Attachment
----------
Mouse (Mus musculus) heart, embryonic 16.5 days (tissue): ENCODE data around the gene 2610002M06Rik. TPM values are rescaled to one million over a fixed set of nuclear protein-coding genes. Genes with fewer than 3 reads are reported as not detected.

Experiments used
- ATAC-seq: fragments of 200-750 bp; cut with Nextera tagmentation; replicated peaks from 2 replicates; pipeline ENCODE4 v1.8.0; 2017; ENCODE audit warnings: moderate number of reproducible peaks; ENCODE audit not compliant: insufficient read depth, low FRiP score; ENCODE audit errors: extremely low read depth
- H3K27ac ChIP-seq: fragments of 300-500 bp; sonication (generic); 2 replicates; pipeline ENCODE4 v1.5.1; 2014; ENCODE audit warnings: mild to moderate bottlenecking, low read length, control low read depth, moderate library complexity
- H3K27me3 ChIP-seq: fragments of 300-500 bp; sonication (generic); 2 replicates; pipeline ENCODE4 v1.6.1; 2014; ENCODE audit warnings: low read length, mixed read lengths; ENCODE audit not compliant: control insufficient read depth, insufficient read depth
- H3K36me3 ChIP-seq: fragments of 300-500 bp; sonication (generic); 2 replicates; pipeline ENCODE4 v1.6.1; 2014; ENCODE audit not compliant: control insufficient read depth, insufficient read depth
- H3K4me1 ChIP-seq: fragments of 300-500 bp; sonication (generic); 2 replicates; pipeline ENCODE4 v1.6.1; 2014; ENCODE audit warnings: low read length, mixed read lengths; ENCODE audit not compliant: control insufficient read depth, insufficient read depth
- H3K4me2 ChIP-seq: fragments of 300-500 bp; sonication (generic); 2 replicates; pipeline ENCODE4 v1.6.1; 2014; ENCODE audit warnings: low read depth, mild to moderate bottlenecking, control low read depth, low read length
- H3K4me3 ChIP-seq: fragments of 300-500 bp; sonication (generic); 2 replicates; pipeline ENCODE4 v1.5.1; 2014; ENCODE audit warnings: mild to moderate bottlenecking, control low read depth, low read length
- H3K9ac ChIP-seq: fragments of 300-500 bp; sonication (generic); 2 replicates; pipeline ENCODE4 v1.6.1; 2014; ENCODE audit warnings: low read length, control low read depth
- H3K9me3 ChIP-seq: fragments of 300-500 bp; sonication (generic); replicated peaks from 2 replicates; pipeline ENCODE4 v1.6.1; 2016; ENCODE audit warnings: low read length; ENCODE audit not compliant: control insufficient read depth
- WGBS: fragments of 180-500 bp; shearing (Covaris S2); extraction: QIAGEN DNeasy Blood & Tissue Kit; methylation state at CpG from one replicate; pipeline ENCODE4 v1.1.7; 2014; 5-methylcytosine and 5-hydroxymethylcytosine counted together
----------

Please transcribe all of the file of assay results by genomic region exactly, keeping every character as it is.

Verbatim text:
Mouse (Mus musculus) heart, embryonic 16.5 days (tissue): ENCODE data around the gene 2610002M06Rik. TPM values are rescaled to one million over a fixed set of nuclear protein-coding genes. Genes with fewer than 3 reads are reported as not detected.

Experiments used
- ATAC-seq: fragments of 200-750 bp; cut with Nextera tagmentation; replicated peaks from 2 replicates; pipeline ENCODE4 v1.8.0; 2017; ENCODE audit warnings: moderate number of reproducible peaks; ENCODE audit not compliant: insufficient read depth, low FRiP score; ENCODE audit errors: extremely low read depth
- H3K27ac ChIP-seq: fragments of 300-500 bp; sonication (generic); 2 replicates; pipeline ENCODE4 v1.5.1; 2014; ENCODE audit warnings: mild to moderate bottlenecking, low read length, control low read depth, moderate library complexity
- H3K27me3 ChIP-seq: fragments of 300-500 bp; sonication (generic); 2 replicates; pipeline ENCODE4 v1.6.1; 2014; ENCODE audit warnings: low read length, mixed read lengths; ENCODE audit not compliant: control insufficient read depth, insufficient read depth
- H3K36me3 ChIP-seq: fragments of 300-500 bp; sonication (generic); 2 replicates; pipeline ENCODE4 v1.6.1; 2014; ENCODE audit not compliant: control insufficient read depth, insufficient read depth
- H3K4me1 ChIP-seq: fragments of 300-500 bp; sonication (generic); 2 replicates; pipeline ENCODE4 v1.6.1; 2014; ENCODE audit warnings: low read length, mixed read lengths; ENCODE audit not compliant: control insufficient read depth, insufficient read depth
- H3K4me2 ChIP-seq: fragments of 300-500 bp; sonication (generic); 2 replicates; pipeline ENCODE4 v1.6.1; 2014; ENCODE audit warnings: low read depth, mild to moderate bottlenecking, control low read depth, low read length
- H3K4me3 ChIP-seq: fragments of 300-500 bp; sonication (generic); 2 replicates; pipeline ENCODE4 v1.5.1; 2014; ENCODE audit warnings: mild to moderate bottlenecking, control low read depth, low read length
- H3K9ac ChIP-seq: fragments of 300-500 bp; sonication (generic); 2 replicates; pipeline ENCODE4 v1.6.1; 2014; ENCODE audit warnings: low read length, control low read depth
- H3K9me3 ChIP-seq: fragments of 300-500 bp; sonication (generic); replicated peaks from 2 replicates; pipeline ENCODE4 v1.6.1; 2016; ENCODE audit warnings: low read length; ENCODE audit not compliant: control insufficient read depth
- WGBS: fragments of 180-500 bp; shearing (Covaris S2); extraction: QIAGEN DNeasy Blood & Tissue Kit; methylation state at CpG from one replicate; pipeline ENCODE4 v1.1.7; 2014; 5-methylcytosine and 5-hydroxymethylcytosine counted together